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Farts in Space · 25 October 2009

Conversations inevitably turn to bodily functions when you have boys. At least they do at our house. (Sometimes, those conversations make us sound like smart fellers instead of just being fart smellers even though “intelligent conversation” and “farts” do not get used in the same sentence very often.) A couple weeks ago on the way to his soccer game, Thing 2 started talking about farts. It was quite the conversation and we came up with several conclusions about farts in space.


I remember being young and making fart noises by blowing against my hand or arm. As I got older, I graduated to making fart noises with my hand cupped under my armpit. Thankfully, all three of my boys have these requisite boy skills. They might even have been a bit precocious developing their fart noise making skills because I do not remember having the armpit fart down as young as they were. Fart precociousness apparently did not stop with making noises with different body parts.


Thing 2 took talking about farts to a new level when we started discussing farting in space. At 11, I expect him to talk about space. I even understand his talking about farts. After all, most adult males are the ones who teach their children to make fart noises in different ways and even discuss why different farts have different odors and density. But I do not remember ever having a conversation about farts in space until Thing 2 brought it up on our ride.


It was a funny conversation not because it was about farts, but rather because it was about the physics of farts. We talked about the sound or the lack thereof that a fart in space would make. When he realized that there was no air in space to propagate the sound, he wondered about the change in volume of an astronaut’s pants. We talked about the differences of farting in space (if it really could be done without a spacesuit) and farting in a space station and transitioned to farting in a spacesuit. The discussion lasted most of the ride to the game. In short, we concluded the following:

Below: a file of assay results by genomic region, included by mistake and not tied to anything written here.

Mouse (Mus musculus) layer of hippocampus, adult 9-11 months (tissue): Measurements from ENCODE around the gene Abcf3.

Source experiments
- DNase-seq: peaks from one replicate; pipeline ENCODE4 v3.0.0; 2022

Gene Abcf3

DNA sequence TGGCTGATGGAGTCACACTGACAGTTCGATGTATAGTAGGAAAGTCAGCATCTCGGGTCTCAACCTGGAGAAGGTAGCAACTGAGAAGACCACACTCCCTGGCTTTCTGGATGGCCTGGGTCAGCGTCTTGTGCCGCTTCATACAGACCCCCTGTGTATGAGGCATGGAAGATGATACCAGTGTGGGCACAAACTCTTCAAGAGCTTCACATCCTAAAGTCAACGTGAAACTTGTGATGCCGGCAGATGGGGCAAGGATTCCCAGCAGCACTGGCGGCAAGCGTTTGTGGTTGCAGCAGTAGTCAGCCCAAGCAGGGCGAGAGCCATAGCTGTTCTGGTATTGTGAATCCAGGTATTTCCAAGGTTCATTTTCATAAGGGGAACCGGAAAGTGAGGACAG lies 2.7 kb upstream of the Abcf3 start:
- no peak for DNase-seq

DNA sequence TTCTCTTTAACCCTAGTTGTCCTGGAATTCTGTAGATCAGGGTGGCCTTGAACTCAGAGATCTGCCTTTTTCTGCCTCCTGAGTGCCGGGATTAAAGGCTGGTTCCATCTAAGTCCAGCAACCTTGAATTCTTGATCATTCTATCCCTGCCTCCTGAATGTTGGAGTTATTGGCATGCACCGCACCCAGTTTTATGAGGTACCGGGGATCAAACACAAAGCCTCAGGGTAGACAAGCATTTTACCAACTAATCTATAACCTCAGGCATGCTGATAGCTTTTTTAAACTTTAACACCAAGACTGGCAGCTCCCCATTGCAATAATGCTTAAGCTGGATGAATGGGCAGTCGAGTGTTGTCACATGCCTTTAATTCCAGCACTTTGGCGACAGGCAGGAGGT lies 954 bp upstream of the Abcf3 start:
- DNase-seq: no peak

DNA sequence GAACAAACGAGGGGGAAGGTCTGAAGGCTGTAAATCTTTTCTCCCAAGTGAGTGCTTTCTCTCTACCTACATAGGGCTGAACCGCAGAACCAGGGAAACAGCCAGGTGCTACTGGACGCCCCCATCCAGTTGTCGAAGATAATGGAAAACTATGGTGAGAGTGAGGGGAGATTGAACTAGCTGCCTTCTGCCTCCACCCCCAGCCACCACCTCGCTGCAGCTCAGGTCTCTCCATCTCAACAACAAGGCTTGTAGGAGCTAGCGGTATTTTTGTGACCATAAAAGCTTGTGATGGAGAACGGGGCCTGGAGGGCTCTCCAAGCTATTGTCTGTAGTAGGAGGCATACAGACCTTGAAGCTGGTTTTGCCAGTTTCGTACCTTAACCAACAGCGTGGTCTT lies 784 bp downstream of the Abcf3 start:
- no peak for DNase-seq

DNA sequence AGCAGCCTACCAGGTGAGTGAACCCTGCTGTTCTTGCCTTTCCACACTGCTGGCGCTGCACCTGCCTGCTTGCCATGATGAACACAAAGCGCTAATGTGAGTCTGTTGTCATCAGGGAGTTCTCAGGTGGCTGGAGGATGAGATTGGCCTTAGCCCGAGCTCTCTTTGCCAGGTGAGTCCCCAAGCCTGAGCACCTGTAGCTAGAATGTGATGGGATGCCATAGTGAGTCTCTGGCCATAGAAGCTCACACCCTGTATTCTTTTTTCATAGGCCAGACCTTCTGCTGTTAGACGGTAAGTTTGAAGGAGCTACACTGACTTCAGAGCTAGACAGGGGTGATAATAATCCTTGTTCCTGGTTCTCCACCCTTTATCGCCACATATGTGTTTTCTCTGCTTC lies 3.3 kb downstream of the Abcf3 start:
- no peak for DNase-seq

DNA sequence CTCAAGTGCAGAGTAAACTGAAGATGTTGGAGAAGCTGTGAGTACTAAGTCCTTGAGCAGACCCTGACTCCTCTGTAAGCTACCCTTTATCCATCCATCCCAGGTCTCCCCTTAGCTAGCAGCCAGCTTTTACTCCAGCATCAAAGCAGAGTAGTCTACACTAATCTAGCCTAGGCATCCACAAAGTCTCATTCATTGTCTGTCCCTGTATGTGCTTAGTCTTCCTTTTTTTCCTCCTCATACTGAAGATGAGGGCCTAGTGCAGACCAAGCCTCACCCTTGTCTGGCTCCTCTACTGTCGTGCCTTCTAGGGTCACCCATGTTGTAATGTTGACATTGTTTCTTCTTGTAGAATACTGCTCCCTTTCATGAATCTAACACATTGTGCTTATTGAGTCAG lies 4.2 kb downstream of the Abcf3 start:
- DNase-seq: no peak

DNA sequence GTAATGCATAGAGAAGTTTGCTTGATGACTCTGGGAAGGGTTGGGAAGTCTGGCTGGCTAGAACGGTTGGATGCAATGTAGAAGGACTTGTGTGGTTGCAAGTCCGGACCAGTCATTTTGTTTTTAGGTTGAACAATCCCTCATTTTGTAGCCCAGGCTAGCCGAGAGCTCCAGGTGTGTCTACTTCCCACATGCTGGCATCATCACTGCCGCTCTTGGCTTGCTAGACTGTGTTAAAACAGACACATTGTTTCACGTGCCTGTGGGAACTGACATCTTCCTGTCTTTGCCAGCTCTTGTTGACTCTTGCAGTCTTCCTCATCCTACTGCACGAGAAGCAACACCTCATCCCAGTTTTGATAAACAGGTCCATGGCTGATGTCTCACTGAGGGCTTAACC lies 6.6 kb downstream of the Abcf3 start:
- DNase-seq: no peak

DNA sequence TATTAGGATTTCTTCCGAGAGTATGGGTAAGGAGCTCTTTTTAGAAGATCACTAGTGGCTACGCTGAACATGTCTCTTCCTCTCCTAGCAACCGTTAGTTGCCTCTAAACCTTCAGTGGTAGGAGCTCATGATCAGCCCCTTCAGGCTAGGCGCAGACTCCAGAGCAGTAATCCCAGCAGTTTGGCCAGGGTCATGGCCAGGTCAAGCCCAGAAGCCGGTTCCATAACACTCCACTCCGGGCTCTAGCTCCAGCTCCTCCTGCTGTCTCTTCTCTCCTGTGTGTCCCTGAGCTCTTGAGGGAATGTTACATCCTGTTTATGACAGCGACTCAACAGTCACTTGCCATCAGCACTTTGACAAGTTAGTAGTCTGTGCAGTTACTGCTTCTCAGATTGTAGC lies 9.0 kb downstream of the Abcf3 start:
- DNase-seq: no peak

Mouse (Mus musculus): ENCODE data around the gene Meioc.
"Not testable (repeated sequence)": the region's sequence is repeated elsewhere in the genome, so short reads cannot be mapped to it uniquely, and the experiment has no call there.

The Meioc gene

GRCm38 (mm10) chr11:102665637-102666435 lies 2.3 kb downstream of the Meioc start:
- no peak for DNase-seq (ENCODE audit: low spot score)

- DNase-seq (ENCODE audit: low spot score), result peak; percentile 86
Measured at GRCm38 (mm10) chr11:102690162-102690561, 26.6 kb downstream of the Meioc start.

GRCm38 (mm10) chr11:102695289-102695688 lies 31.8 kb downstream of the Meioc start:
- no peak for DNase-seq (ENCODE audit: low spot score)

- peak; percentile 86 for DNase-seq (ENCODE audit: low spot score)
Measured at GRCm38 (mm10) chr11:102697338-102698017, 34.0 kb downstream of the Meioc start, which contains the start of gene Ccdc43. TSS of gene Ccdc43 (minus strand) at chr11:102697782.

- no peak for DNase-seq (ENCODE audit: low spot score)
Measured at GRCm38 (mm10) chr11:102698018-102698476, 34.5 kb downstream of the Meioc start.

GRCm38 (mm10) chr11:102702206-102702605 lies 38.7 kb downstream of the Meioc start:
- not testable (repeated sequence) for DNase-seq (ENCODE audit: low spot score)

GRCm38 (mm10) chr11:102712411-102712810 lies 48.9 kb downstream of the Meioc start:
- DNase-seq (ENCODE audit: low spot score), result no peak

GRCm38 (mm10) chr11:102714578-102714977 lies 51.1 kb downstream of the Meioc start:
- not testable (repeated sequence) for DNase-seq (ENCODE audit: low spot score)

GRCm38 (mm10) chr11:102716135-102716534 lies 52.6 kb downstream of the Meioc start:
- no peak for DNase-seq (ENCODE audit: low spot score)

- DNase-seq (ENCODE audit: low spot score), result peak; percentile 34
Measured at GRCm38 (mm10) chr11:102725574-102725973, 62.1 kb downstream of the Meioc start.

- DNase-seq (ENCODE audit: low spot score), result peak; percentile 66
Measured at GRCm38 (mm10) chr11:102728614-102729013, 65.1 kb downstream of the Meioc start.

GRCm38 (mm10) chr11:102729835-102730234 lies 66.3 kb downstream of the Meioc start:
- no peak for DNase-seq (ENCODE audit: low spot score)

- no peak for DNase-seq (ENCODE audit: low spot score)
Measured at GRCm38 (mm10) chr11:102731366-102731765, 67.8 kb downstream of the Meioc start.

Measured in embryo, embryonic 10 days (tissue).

1. If you could fart in space without a spacesuit, it would not make any noise and would not stink either because there were too few particles in space to keep the smell anywhere in the vicinity of the farter.

  2. Farting in a space station would be like farting on earth. It might cause a little pants bubble like in a swimming pool, but it would not change a person’s buoyancy like it does in a swimming pool.

  3. Farting in a spacesuit could cause permanent damage to the nostrils and face due to the confined air in the suit. Nostrils might not survive the concentration of stink and the face might contort into a permanent state of fart disgust face.


While we have no conclusive evidence of these findings, our discussion proved to be enlightening as well as entertaining. (And yes, I did add the part about nostril and face damage. After all, our conversation was much too cerebral and serious to lead to such silly conclusions.)


I loved our conversation about farts and space and farts in space. It was one of those serious discussions about a silly subject that inevitably come up with males of any age. While I do not know what conversation we will have next, at least I can prepare for the next conversation about farts. I am sure I can find information on the internet about their chemical composition or their delivery speed. After all, I want to make sure I sound like a smart feller.

© 2009 Michael T. Miyoshi

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  1. Mr. Mike Miyoshi, I have to say this was very fun to read and ponder what conclusions you would come up with. I have to say the third one seems most logical :-)

    — Joe Scott · 24 October 2009, 08:16 ·

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